Calls for structural changes in tax reform that can improve fiscal scenario
Amid concerns over the pressure mounted by rising food inflation, the Reserve Bank of India (RBI) has expressed the view that addressing the supply-side issues would help tackle food price inflation.
RBI Deputy Governor Subir Gokarn said the supply system was not responding in line with the demand and this, in turn, was leading to inflation. “This is one source of pressure which needs to be addressed,” he added.
Mr. Gokarn was interacting with the members of the Federation of Indian Chambers of Commerce and Industry (FICCI) here on Tuesday. Unlike the situation in 2003-08, the “golden period”, when the economy was buoyant, the government was spending more on consumption and subsidies rather than capacity on building. The gross investment would not go up unless the situation was reversed, he pointed out.
The investment in the economy dropped from 38 per cent in 2008 to 32 per cent in the post-crisis period in spite of the continuance of risks in the global economy, calling for improvement of situation on the domestic front. In this context, he said one of the dilemmas was whether to pass on the high cost of energy, largely on account of oil prices, to users. “It's a trade off. You have to pay the price in terms of high fiscal and current account deficit if the fuel has to be kept cheap to users,” he said.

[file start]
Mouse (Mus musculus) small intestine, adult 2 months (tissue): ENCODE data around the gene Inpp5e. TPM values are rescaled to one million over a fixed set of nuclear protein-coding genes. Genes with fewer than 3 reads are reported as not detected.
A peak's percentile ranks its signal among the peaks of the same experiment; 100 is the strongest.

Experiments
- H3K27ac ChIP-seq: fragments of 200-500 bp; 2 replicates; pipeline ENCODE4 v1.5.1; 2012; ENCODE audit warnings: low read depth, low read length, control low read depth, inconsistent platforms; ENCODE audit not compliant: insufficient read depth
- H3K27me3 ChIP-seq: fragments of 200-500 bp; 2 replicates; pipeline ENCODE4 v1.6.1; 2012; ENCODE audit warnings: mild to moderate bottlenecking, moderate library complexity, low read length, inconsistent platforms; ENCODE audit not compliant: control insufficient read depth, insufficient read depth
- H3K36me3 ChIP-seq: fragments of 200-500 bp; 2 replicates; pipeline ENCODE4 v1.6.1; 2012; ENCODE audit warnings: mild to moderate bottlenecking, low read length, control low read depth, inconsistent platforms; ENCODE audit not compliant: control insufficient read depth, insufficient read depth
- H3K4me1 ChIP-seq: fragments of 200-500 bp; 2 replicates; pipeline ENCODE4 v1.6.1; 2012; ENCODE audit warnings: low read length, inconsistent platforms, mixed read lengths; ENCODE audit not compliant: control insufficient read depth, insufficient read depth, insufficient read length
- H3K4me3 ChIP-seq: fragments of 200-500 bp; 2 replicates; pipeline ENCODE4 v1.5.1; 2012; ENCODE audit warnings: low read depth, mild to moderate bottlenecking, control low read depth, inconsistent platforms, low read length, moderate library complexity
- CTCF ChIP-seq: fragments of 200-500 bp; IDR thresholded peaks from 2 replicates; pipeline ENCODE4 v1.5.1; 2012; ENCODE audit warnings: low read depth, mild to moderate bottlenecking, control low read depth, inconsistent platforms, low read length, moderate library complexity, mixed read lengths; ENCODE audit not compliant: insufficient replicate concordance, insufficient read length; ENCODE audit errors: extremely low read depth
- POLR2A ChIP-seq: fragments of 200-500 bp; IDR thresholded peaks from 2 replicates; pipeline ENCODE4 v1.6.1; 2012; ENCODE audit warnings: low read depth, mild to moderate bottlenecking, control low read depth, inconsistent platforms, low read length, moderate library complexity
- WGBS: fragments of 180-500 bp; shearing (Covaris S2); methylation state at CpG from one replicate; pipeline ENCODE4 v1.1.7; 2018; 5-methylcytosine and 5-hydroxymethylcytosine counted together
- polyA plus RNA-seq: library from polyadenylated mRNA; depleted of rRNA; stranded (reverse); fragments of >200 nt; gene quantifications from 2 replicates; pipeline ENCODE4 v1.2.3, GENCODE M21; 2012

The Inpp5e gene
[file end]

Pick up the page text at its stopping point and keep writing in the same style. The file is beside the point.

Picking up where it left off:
The situation, according to the RBI Deputy Governor, called for structural changes in tax reform in the form of GST (Goods and Services Tax) that could improve the fiscal scenario by bridging the gap between revenue and expenditure. Though there were concerns about GST, the new tax regime would do at the national level what the VAT did at the State level to improve revenues, he said.
Apart from high gold and oil imports, decline in the production capacity and loss of competitiveness of domestic industry in exports were resulting in widening of the current account deficit. Gold imports alone were $60 billion during the previous fiscal.
He said the RBI was conscious of extreme volatility in rupee and had variety of tools to guard against fluctuations. However, widening current account deficit and negative balance of payments continued to be worrisome as it could limit the bank's ability.
Addressing reporters later, Mr. Gokarn said the outcomes of recent policy initiatives were in line with the central bank's expectations and growth was expected to be slightly better this fiscal. “Risks, however, continue to be high in the form of commodity prices, leaving little room for interest rates,” he said.